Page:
Total Resources: 155
This article discusses how to navigate relationships between politically unequal organizations. A case study of an Anglo-Navajo inter-organizational relationship is presented to make sense of how a politically dominant group can successfully navigate cross-cultural collaboration. The author argues that reciprocal interdependence through the integration of knowledge and common goal-setting facilitates the relationship process.
This brief examines the local sustainability of resource extraction developments in the context of an expanding mining industry in Peru. The social, economic, and environmental impacts of developments in Peru are documented and used to advocate for more effective institutional relationships between stakeholders. The authors argue for institutional innovations in the mining sector, that bridge the gap between community-based and development-based knowledge systems.
This article examines the significance of UNDRIP as a public policy tool for developing national policy to support future resource and land management consultations that are based on free, prior, and informed consent (FPIC). The author suggests that UNDRIP needs to be integrated into Canadian and American policy through actions and consultations with Indigenous peoples that are rooted in FPIC.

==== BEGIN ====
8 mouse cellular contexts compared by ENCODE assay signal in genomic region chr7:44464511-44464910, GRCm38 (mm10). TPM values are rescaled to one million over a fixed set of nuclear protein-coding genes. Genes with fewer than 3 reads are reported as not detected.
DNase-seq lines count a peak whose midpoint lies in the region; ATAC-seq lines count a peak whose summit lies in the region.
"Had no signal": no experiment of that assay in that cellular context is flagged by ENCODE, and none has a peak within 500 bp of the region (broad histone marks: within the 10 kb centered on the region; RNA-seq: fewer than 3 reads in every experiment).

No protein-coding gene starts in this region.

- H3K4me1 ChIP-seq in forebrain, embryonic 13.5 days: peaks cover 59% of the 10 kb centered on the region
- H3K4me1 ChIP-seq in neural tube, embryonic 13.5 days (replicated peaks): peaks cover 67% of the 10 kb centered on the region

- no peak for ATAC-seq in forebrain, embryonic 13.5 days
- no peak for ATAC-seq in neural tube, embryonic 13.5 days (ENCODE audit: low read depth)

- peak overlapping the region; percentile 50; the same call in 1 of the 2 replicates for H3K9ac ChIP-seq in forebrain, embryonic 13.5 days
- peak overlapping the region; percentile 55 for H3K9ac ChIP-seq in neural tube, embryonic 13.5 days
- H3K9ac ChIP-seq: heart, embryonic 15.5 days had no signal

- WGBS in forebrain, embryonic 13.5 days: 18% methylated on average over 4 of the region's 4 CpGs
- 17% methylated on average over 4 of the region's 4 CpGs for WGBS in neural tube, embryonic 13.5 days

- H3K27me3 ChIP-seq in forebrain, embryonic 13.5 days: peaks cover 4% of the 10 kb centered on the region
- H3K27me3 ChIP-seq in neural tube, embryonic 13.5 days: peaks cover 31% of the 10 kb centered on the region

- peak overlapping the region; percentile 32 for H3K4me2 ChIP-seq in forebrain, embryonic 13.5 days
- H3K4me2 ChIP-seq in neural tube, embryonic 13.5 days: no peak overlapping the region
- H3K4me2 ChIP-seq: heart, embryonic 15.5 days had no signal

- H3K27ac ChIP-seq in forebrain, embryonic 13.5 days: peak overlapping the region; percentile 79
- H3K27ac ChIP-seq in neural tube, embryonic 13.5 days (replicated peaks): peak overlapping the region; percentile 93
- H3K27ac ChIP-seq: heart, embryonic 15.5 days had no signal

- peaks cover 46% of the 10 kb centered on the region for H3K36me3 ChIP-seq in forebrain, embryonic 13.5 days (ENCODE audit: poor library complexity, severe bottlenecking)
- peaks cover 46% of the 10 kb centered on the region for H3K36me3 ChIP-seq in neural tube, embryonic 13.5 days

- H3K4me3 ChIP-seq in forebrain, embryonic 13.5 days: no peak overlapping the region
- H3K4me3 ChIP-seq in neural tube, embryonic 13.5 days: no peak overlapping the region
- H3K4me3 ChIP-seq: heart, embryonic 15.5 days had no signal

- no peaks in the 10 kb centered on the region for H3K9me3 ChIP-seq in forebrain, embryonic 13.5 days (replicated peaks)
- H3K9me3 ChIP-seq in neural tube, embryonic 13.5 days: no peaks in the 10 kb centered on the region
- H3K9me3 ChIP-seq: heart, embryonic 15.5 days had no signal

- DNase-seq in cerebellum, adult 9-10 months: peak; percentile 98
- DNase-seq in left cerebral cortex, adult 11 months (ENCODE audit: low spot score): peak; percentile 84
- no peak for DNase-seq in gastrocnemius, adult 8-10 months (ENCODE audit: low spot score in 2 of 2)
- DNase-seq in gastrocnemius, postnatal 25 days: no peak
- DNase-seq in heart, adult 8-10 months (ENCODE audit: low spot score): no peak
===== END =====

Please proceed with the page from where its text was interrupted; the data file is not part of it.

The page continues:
This guide provides a series of guidelines for indigenous peoples, so that a process for Free, Prior and Informed Consent can occur effectively. A guide includes a suggested process for FPIC which is divided into the following 3 steps; gather information, collaborate on design and implementation, and ensure accountability.
This document was produced by the Union of Ontario Indians, to describe the community engagement strategy they used to share information about the Ontario Mining Act with their communities and to gain feedback. From this consultation process, a number of key issues emerged including concern for the environment, capacity of Indigenous communities, and negotiations with industry, that were used to develop suggestions on how the Ontario Mining Act could be updated.
This thesis dissertation discusses the inclusion of the concerns of future generations in the negotiation processes of Impact-Benefit Agreements (IBAs) and Environmental Assessments (EA), as being important to Aboriginal participation in resource development projects. The author develops a series of criteria for alternative dispute resolution (ADR) that can be used to strengthen IBAs and EA, and to resolve conflicts that emerge in the decision-making process.